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Shirley Ann Jackson, Ph.D.
President, Rensselaer Polytechnic Institute

Opening Ceremony for the Darrin Fresh Water Institute Education Center
Darrin Fresh Water Institute, Bolton Landing, New York

Thursday, August 14, 2003

Good morning.

Welcome to Lake George, one of the most beautiful bodies of fresh water in America, and to the site of the Darrin Fresh Water Institute. I would like to welcome our distinguished guests, including Peggy Darrin, her son David Darrin and his wife, Susan Darrin. We are delighted and honored to welcome The Honorable Elizabeth Little, New York State Senate, representing the 45th Senate District and Susan Taluto, special assistant to Commissioner Erin Crotty of the New York State Department of Environmental Conservation. Also with us is Alexander G. Gabriels, Supervisor of the Town of Bolton Landing.

Although he could not join us today, The Honorable Joseph Bruno, New York State Senate Majority Leader, sends his regards. In a letter to me, Senator Bruno said, “I would like to extend my strongest support on this wonderful addition to the Fresh Water Institute…and [I] express my appreciation to Margaret Darrin and her late husband David — and to all those whose dedication and vision made today possible. There is no question that today begins an exciting new era for RPI…”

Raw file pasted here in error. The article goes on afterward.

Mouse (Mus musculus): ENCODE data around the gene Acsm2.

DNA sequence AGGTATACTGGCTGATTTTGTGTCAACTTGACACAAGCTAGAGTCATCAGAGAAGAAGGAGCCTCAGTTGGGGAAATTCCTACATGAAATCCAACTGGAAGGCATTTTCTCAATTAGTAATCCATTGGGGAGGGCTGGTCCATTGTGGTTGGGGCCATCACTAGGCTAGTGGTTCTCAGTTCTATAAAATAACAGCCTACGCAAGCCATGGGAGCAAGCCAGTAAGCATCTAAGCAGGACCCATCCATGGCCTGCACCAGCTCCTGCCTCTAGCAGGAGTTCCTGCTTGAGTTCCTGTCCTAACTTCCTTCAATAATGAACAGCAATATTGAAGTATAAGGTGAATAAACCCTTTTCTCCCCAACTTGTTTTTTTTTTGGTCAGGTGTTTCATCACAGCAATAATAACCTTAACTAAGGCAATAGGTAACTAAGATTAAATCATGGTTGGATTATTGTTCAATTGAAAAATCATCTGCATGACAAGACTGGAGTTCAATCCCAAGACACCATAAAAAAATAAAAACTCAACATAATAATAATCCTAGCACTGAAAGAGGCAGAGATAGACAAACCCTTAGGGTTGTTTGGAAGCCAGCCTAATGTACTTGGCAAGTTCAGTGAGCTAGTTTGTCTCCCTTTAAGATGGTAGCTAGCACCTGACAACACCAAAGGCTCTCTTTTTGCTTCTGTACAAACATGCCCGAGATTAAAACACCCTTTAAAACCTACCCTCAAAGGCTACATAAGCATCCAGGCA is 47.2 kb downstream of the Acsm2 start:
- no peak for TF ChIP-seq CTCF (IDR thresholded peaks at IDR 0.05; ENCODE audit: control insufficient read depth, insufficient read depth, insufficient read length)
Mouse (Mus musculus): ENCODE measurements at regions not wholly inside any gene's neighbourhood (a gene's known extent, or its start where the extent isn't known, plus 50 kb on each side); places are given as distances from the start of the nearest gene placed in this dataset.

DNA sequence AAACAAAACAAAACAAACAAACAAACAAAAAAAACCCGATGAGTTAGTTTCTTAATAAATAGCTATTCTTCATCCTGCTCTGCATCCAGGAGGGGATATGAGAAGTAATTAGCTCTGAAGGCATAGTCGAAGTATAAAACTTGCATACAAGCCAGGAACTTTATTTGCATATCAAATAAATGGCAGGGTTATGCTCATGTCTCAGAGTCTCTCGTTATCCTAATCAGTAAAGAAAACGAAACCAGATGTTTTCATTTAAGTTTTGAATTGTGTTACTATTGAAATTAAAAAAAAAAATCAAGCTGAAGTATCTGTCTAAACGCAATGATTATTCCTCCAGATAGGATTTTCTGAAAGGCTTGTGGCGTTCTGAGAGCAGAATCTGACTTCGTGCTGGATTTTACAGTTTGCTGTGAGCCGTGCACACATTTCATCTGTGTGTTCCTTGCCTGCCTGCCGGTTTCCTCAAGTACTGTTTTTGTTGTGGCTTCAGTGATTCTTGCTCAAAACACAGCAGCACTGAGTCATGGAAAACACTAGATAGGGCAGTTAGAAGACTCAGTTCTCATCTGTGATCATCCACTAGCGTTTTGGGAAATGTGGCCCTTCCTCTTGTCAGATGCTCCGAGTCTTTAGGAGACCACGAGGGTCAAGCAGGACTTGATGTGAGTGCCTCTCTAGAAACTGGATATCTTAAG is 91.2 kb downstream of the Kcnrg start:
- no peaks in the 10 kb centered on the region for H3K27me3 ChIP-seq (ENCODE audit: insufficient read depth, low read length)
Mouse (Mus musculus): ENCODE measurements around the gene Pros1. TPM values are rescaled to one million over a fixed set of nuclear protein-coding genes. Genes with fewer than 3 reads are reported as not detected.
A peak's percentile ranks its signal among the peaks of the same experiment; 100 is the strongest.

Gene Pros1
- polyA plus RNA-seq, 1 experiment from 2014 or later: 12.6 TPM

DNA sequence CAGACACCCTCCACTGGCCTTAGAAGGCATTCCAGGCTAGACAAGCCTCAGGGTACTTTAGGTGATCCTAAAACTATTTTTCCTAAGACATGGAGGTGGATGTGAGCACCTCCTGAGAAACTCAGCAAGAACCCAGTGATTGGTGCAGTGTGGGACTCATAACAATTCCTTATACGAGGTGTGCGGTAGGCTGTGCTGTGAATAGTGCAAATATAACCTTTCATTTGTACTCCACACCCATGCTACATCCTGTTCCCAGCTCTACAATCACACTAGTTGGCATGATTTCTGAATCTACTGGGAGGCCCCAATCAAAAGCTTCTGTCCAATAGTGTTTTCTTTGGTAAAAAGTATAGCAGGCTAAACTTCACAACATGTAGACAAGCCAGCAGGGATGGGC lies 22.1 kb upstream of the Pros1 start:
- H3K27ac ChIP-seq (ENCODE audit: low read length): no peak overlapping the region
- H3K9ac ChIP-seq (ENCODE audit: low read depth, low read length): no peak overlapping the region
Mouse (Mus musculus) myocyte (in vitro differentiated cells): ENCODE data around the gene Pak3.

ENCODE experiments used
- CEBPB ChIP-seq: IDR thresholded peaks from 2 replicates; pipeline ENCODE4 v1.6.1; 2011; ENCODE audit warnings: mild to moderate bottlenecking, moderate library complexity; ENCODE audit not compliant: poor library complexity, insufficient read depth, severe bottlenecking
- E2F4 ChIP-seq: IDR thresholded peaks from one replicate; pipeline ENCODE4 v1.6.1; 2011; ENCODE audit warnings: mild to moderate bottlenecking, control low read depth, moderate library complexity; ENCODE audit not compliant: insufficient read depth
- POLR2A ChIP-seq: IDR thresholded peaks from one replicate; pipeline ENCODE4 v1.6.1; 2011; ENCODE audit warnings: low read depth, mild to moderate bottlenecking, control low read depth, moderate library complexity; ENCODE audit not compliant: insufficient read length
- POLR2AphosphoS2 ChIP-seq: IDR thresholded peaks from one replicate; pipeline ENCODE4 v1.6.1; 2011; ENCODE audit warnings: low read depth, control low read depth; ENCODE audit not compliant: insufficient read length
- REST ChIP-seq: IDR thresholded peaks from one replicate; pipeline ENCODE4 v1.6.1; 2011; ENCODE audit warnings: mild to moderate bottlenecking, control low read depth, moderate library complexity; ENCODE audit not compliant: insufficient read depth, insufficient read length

I thank the Senator for his support. It truly is an exciting era. Through the important work of the Darrin Fresh Water Institute, we at Rensselaer are proud to contribute to research that will help us to better understand and protect the ecology of this great lake, and by extension, the natural resources of the world.

Today, I will share with you some of the history of environmental science and research at Rensselaer, but before I begin, I would like to take a moment to acknowledge the crucial role the Darrin family has played in the history of the Darrin Fresh Water Institute.

David M. Darrin was a member of the Rensselaer Class of 1940, a trustee of the Institute, and for many years until his passing, a dedicated and visionary supporter of its students, its faculty, and its research.

David and his family loved the pristine waters of Lake George, and since 1970 he and his wife, Peggy, have supported the mission of the Darrin Fresh Water Institute. All of the buildings here, and much of the Fresh Water Institute’s major equipment, have been funded through their generosity and through their influence.